On Day 1, several of the candidates with high cut-offs were first-generation college goers

There’s no stopping this bunch of students determined to make a career in medicine.

On Wednesday, quite a few of those who came for counselling at the Kilpauk Medical College hailed from families with an agricultural background. Several candidates with cut-off marks of 200 and 199 were first-generation college goers.

Their parents were either agricultural labourers or automobile mechanics and led modest lives. On Wednesday, as parents discussed and debated over the choice of colleges — their focus was on ensuring their wards remained closer home — the candidates were in awe of their surroundings.

On the first day of general counselling for MBBS/BDS seats on Wednesday, a total of 549 aspirants were admitted to various medical colleges in the State. Candidates who were allotted the top 10 ranks were admitted to Madras Medical College (MMC).

Health minister K.C. Veeramani distributed the admission cards to them, formally launching the counselling procedure at Kilpauk Medical College. At the end of the day, only 10 seats were left to be filled in MMC.

S. Dinesh, who was ranked fourth in the merit list and was admitted to Madras Medical College (MMC), is from Kattavadichampatti village in Harur taluk of Dharmapuri district.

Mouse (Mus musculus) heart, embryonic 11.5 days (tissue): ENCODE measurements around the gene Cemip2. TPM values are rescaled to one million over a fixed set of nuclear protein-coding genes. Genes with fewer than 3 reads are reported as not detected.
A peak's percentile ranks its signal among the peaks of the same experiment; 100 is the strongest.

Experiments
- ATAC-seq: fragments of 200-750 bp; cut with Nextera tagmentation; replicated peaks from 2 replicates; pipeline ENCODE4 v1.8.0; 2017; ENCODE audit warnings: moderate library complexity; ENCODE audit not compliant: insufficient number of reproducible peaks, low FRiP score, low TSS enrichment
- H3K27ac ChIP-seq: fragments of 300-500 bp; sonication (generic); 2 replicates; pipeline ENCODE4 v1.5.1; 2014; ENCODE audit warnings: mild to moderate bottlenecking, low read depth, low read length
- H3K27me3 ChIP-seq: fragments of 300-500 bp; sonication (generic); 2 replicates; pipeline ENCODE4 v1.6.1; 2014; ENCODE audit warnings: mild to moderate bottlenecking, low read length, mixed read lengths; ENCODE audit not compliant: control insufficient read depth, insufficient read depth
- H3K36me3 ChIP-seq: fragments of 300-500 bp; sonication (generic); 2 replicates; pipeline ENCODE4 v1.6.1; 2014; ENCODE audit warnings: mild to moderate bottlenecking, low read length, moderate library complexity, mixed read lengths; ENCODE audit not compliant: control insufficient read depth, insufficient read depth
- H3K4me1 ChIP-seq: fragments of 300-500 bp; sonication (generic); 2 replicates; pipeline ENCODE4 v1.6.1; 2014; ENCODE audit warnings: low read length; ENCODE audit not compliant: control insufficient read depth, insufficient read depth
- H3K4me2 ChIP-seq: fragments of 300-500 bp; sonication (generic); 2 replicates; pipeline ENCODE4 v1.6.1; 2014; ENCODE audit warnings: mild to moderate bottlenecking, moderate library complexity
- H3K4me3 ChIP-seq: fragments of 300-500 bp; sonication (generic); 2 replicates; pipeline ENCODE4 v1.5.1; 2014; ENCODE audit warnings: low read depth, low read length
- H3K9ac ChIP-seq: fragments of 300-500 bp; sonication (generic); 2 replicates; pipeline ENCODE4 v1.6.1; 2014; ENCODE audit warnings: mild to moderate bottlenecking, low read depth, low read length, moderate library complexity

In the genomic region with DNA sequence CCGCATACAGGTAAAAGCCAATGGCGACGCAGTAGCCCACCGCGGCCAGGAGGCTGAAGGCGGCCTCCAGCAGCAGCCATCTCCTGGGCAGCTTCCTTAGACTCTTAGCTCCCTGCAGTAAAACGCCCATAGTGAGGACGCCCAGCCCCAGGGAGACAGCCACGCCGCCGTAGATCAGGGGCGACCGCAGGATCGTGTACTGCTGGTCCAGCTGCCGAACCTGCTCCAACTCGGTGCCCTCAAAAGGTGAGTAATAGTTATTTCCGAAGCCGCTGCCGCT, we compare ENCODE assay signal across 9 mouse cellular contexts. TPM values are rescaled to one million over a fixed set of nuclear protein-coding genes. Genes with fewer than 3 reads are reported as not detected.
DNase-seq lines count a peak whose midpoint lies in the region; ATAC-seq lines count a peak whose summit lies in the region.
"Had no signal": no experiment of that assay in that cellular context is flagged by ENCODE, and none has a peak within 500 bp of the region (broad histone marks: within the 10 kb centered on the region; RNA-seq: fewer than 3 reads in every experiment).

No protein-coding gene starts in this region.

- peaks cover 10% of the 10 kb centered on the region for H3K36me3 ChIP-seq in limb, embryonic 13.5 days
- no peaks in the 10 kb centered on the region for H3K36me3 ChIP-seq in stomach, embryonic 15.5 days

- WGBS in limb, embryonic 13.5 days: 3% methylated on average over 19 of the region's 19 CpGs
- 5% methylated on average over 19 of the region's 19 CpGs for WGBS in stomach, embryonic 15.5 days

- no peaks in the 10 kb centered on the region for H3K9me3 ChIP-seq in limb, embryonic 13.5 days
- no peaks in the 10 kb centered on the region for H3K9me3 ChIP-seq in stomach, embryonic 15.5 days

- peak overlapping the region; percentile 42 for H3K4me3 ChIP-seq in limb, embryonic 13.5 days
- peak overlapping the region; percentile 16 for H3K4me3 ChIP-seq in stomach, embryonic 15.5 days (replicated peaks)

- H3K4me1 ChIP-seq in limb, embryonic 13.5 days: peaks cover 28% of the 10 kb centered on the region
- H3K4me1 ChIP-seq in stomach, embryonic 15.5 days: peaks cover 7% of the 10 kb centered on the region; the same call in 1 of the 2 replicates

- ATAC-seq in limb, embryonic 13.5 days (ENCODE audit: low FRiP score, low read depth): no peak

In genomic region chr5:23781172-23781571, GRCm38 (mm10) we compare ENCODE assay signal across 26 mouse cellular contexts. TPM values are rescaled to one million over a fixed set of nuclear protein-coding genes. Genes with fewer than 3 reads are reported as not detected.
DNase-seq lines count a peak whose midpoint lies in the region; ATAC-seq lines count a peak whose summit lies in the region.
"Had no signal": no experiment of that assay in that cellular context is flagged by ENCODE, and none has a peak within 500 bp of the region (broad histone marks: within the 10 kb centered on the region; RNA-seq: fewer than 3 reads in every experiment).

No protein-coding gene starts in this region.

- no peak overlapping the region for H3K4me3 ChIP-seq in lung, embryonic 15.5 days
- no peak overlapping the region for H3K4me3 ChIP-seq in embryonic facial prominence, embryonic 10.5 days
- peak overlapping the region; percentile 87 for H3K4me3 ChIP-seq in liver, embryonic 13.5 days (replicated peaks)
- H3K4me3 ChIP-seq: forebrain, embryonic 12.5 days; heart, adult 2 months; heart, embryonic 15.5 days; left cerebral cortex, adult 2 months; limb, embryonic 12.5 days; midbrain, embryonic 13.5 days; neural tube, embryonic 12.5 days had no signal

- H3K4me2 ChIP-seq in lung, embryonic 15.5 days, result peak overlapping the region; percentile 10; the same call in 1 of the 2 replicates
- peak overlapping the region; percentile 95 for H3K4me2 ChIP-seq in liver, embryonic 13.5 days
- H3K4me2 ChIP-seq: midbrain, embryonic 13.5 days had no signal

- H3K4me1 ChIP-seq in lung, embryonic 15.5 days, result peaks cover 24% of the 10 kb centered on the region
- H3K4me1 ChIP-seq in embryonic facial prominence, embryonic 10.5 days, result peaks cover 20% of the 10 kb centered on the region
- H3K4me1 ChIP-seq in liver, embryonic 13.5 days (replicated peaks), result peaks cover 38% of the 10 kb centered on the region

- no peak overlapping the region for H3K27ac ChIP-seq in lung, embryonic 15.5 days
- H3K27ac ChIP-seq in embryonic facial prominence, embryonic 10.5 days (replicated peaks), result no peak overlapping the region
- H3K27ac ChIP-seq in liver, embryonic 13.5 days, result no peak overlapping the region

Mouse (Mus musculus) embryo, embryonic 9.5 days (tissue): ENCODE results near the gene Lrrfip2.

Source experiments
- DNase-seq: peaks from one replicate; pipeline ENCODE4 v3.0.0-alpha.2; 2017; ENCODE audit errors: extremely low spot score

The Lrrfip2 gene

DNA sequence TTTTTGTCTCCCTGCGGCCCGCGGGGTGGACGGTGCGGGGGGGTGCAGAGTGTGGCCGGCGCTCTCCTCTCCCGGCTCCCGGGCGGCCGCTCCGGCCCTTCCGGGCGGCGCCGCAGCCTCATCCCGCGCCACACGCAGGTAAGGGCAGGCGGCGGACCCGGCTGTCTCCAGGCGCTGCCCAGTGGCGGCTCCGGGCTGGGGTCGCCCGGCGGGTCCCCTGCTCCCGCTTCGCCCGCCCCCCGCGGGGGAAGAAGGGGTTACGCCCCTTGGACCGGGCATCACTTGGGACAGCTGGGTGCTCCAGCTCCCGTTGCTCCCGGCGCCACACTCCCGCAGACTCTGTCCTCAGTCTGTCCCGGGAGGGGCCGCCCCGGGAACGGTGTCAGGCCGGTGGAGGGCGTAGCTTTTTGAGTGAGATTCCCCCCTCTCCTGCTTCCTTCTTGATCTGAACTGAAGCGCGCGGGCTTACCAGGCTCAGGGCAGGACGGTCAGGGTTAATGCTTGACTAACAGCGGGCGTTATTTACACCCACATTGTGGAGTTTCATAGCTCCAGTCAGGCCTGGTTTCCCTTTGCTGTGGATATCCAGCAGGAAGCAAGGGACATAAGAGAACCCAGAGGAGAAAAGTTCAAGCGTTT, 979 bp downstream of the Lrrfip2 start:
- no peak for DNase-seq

His parents, Sampath and Senthamarai, did not study beyond class XII. “He travelled 15 km one-way, by bus, to reach school. We put him in a hostel in class X because of the tiresome journey,” said Sampath, a casual labourer.

The students too recalled the sacrifices made by their parents. “My mother would wake up at 2 a.m. to keep me company while I studied,” said S. Vignesh, who was ranked ninth and admitted to MMC. His father V. Sundaram is an agricultural labourer from Kundadam village in Dharapuram taluk of Tirupur district.

It was a moment of pride for many parents. M. Sankaranarayanan, father of S. Muthumanikandan, the lone student from Avadi in Chennai, was overwhelmed. “That he is among the top 10 is a matter of pride for us,” he said.

Even as candidates tried to wrap their heads around the nuances of counselling, their family members used the opportunity to make new friends and contacts. They exchanged notes and assessed their wards’ chances. For some candidates who were accompanied by entire families, it was almost an outing.

Asma had come with her five children from Tirunelveli. Her second son will appear for the counselling session on Friday. “All of us came together as we had never been to Chennai. Earlier, since the children were young, I could never travel much. Now, we have turned this trip into a holiday,” she said. Asma’s husband is a bank employee.

So, was her son keen on studying in Chennai? “He would rather be in Tirunelveli, Tuticorin or Kanyakumari as he has never lived in a hostel before,” she said.

While most students were confident of getting admitted to a college of their choice, some had other concerns. G. Saravanan, with 1,159 marks, had a desire to study in Stanley Medical College, as a distant relative too studied there.

But he said he would opt for Coimbatore or Madurai as that would be closer home. His father, K. Gunasekaran, a mason, lives in Mettur. “In our family, nobody educated the children. I have four elder brothers and they did not send their children to college. My son is the first to enter college,” Mr. Gunasekaran said. “I want him to stay close to home as that would reduce expenses,” he said. Saravanan was admitted to Coimbatore Medical College.